Thursday, 6 March 2014

Viva la Evolution! (Or The Galápagos Islands)

We booked this bit of our trip months before we left the UK so have had a long time to get excited about it. It's a 9 day non-backpacking holiday in the middle of a massive holiday, staying on a luxury yacht in one of the most ecologically diverse regions of the world. 

200k people a year are allowed to visit the Galapagos.  Of them 60% visit the inhabited areas which make up 3% of the Islands landmass - from there people can get excursions to the immediate surrounding areas. The other 40% of us take our sea sickness pills and get to visit the extensive unpopulated areas.  Very very privileged.  

The islands are 1000km away from mainland Ecuador and are formed from volcanic eruptions so they were never attached to other land masses. Years of tectonic plates shifting around hasn't bought them close enough to anywhere else for species to merge so, with the exception of introduced species by man (dogs, goats etc.) they remain populated with endemic species.  Some reptiles have reached here on vegetation rafts from Ecuador, but no mammals would survive the 2 week+ voyage.

Survival of the fittest means the plants and animals have adapted to their environment in the optimal way so that only the best of each kind now exists. There are no large carnivores (all the reptiles have taken herbivore niches) so fear/camouflage are redundant and all specifies are quite relaxed to show themselves to human visitors. 

Each night we sailed to a new island and spent the days walking, swimming and snorkelling around key points, getting up close and personal with stunning creatures and landscapes. 

The boat: Queen Beatriz holds 15 guests with a crew of 8. It's a catamaran with a bar, sun deck, restaurant and bedrooms. Just big enough to feel plush but small enough to get us around quickly.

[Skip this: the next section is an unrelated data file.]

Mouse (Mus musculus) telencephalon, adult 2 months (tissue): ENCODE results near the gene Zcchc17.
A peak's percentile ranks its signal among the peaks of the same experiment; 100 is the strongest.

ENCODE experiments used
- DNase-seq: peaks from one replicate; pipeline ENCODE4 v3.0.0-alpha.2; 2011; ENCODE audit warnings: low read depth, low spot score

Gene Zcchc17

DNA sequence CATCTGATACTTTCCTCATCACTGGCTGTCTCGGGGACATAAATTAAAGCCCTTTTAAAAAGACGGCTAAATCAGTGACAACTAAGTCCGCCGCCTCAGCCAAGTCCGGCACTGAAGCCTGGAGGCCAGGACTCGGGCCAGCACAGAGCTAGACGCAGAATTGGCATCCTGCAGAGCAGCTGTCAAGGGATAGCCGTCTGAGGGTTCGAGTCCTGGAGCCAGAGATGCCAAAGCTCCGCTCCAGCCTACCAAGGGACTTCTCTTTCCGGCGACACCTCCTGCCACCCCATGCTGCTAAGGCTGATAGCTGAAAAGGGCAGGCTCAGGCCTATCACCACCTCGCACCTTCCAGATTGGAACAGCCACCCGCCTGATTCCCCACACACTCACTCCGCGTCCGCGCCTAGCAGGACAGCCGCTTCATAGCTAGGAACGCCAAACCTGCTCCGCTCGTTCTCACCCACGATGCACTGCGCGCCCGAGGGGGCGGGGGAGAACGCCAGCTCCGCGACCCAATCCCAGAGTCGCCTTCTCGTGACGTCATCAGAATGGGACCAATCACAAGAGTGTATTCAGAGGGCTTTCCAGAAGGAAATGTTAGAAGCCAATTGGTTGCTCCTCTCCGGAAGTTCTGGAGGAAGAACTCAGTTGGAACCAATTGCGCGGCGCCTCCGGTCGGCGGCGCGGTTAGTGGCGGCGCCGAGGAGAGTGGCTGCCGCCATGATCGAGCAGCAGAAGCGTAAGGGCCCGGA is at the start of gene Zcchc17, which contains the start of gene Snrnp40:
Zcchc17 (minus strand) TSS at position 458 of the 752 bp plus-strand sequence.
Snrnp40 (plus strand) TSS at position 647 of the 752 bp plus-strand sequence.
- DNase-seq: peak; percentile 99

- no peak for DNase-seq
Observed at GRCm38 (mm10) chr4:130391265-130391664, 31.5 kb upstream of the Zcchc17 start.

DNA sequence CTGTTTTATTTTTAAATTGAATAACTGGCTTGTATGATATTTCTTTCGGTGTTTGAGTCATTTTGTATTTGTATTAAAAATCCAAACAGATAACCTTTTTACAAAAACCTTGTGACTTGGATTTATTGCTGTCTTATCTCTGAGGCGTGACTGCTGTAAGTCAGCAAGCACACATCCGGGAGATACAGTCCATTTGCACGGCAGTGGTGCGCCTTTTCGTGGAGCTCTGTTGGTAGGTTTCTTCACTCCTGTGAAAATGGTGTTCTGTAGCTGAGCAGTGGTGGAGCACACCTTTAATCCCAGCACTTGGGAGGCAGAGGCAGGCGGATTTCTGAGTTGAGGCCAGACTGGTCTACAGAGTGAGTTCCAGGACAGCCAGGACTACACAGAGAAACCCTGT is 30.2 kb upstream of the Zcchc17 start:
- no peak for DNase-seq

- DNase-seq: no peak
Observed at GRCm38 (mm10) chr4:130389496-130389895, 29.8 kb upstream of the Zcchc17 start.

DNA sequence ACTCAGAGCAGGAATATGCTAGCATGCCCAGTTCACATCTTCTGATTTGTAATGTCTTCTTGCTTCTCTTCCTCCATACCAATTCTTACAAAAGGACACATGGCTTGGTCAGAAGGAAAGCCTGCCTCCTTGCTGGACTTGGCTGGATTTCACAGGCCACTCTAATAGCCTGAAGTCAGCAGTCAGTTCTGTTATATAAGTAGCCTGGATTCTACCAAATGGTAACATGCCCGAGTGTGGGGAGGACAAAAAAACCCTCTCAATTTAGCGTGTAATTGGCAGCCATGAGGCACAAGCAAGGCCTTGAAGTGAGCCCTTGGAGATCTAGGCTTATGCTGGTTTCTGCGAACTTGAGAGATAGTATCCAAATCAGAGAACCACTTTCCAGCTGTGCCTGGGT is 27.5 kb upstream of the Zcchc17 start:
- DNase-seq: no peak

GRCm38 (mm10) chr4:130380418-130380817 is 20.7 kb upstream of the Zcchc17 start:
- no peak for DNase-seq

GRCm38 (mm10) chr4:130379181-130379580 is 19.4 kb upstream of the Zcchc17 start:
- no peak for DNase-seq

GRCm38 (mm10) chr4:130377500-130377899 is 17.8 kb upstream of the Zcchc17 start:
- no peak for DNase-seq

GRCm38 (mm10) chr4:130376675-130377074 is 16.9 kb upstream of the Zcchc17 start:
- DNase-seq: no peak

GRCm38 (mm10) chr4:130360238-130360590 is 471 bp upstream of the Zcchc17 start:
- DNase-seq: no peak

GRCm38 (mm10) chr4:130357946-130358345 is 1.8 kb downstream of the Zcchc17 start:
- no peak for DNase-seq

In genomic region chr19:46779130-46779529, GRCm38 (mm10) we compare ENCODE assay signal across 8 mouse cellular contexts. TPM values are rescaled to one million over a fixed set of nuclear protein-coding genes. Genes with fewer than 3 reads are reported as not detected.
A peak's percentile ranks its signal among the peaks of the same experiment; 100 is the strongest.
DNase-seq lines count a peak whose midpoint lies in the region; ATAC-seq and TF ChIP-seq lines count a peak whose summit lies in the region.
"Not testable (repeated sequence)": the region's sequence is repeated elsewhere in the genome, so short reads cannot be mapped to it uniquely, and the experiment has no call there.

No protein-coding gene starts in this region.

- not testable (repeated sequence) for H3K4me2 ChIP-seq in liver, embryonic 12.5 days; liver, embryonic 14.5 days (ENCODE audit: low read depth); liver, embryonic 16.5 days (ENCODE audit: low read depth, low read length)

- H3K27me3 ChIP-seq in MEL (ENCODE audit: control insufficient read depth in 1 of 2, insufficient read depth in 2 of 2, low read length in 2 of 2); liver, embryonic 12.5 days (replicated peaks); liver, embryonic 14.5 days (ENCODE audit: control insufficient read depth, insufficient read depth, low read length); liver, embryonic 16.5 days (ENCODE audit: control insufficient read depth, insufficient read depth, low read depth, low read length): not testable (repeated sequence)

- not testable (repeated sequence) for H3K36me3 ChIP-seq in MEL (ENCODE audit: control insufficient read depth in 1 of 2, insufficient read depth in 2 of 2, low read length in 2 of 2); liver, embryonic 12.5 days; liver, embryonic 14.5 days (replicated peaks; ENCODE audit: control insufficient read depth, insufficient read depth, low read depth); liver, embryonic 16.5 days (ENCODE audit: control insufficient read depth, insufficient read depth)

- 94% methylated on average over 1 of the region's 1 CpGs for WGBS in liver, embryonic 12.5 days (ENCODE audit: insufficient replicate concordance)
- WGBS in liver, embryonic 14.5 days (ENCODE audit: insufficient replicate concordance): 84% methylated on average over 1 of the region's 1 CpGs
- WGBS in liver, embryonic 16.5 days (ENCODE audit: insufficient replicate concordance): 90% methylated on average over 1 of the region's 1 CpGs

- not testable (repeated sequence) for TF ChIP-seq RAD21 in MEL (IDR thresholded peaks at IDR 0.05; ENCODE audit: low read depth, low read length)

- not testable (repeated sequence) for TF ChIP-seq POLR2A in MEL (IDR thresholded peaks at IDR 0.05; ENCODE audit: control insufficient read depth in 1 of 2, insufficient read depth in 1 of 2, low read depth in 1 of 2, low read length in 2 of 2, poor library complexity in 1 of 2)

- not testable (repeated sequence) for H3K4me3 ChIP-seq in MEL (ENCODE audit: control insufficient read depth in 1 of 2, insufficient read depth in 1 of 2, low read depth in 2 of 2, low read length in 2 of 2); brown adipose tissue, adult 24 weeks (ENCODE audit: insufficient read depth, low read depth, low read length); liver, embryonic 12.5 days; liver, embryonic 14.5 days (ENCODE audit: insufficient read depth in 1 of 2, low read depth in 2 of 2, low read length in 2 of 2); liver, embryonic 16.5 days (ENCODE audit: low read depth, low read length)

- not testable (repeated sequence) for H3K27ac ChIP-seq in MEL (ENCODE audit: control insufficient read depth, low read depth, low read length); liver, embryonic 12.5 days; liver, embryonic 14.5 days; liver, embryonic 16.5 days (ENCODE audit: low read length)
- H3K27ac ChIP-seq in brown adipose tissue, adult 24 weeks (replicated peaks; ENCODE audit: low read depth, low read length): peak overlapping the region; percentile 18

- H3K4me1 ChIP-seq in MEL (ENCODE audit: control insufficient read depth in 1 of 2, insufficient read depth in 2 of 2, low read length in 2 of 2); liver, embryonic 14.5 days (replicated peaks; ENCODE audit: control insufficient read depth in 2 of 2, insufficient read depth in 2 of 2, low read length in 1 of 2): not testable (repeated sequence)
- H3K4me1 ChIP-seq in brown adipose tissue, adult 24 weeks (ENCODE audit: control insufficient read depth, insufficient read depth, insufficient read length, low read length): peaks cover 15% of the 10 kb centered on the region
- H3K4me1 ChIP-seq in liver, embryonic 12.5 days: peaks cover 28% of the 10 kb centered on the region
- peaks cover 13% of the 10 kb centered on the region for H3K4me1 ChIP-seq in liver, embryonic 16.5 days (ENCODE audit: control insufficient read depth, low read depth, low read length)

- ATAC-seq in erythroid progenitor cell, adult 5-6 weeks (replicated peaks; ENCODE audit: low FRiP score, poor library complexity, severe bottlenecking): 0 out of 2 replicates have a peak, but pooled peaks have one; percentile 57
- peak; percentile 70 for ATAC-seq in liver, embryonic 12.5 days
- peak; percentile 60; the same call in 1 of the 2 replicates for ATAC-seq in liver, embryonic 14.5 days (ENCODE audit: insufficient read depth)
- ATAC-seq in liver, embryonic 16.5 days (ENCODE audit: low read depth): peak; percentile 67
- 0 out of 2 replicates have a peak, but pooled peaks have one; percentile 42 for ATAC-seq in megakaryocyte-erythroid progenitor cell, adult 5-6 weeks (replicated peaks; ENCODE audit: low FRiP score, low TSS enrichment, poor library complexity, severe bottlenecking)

The people: largely retirees due to the cost of doing this but we had a really good bunch. For the first 3 days 2 Aussie honeymooners our age, for the  remainder they were replaced with 2 feisty Sheila's from Queensland. The rest of the gang were ex-colonials with the exception of Fabian our guide. 

The route: it takes weeks to sail around all the islands so we'd opted for the central, south and East Islands. It meant we'd miss the specialist birds watching, but as that takes 2 days sailing north it was a fair trade.  As it was I had to spend the first night on our balcony keeping my eyes on the moonlit horizon to keep sickness at bay so 2 days of open water (the max we did was 7 hours overnight) would have ruined me.

It's so hard to describe how incredible the trip was. The days were high point after high point. Once we'd got over gawping at giant iguanas on lava fields, we'd be snorkelling with sea lion pups, climbing into lava tubes (darker than dark and perfect for hiding a very preciousss ring) or knee deep in vegetation in a could forest with giant tortoises. Each day we had at least 3 excursions off the boat to see something different - each one just at incredible as the last. Even with my verbosity I was out of superlatives by day 2.   We have hundreds of photos and if anyone back home so much as hints at wanting to see them we will gush with enthusiasm for hours (be warned) but for the sake of brevity - here's an attempt at edited highlights....

Sea lions. The Labradors of the Galapagos are everywhere. The bulls are huge and aggressive but thankfully not that interested in humans. 

The females are either supervising the nurseries or out hunting (if one gets eaten by a shark while out, the pups are left to starve. Very sad but adoption is just not a thing in this species) and will give the odd warning bark but otherwise are happy to watch humans get very close.